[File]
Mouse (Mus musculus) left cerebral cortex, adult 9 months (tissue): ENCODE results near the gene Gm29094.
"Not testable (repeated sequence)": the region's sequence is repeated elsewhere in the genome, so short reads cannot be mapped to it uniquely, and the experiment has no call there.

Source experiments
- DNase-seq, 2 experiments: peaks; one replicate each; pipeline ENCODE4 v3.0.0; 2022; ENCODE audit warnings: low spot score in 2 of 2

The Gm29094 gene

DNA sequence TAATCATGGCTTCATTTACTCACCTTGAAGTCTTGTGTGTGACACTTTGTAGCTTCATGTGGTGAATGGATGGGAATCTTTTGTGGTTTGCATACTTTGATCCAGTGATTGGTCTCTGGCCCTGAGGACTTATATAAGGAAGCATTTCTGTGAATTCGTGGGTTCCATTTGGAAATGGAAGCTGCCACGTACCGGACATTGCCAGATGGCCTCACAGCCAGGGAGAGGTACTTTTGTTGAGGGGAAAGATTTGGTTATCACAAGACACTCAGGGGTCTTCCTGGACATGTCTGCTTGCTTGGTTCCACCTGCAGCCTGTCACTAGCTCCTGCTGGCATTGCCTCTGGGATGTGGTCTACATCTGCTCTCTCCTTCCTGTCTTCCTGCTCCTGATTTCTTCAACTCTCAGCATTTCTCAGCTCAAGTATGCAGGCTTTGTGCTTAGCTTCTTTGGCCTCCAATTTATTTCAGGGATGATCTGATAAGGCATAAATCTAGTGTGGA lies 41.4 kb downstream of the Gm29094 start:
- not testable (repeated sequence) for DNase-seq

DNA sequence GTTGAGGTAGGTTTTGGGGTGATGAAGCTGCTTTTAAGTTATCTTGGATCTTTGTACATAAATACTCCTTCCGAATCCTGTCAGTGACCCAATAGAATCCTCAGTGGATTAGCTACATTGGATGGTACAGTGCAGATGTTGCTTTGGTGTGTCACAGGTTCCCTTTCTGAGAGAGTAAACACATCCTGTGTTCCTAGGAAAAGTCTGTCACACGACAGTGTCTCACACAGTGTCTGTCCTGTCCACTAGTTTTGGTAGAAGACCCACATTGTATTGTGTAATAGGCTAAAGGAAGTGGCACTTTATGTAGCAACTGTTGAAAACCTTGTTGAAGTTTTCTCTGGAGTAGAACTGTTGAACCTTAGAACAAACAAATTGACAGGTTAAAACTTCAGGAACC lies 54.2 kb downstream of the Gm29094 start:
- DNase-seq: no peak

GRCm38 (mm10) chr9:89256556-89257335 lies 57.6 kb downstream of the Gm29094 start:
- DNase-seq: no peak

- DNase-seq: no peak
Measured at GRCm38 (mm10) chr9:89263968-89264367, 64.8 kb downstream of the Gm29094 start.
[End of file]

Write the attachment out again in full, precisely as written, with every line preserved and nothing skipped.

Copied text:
Mouse (Mus musculus) left cerebral cortex, adult 9 months (tissue): ENCODE results near the gene Gm29094.
"Not testable (repeated sequence)": the region's sequence is repeated elsewhere in the genome, so short reads cannot be mapped to it uniquely, and the experiment has no call there.

Source experiments
- DNase-seq, 2 experiments: peaks; one replicate each; pipeline ENCODE4 v3.0.0; 2022; ENCODE audit warnings: low spot score in 2 of 2

The Gm29094 gene

DNA sequence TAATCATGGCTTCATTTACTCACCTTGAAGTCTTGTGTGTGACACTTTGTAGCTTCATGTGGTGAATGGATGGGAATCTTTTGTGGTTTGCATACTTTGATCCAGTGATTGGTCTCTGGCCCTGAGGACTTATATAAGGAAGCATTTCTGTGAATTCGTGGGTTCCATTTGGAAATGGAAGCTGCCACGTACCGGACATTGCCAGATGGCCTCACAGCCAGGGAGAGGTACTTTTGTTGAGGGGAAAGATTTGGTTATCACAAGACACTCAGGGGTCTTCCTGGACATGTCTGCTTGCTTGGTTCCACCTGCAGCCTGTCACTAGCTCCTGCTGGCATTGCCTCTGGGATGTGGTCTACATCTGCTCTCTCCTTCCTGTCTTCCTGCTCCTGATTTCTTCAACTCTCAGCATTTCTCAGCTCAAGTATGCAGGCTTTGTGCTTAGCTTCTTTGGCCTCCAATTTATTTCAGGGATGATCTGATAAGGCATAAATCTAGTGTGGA lies 41.4 kb downstream of the Gm29094 start:
- not testable (repeated sequence) for DNase-seq

DNA sequence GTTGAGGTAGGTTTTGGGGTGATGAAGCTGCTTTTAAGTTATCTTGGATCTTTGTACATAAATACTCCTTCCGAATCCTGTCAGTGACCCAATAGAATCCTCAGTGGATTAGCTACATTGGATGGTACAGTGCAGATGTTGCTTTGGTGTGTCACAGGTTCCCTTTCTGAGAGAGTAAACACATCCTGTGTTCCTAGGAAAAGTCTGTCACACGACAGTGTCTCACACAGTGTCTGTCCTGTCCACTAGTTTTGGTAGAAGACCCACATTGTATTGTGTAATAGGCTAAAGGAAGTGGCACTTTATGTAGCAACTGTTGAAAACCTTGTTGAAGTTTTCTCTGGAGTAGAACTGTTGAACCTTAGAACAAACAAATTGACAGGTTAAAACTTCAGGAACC lies 54.2 kb downstream of the Gm29094 start:
- DNase-seq: no peak

GRCm38 (mm10) chr9:89256556-89257335 lies 57.6 kb downstream of the Gm29094 start:
- DNase-seq: no peak

- DNase-seq: no peak
Measured at GRCm38 (mm10) chr9:89263968-89264367, 64.8 kb downstream of the Gm29094 start.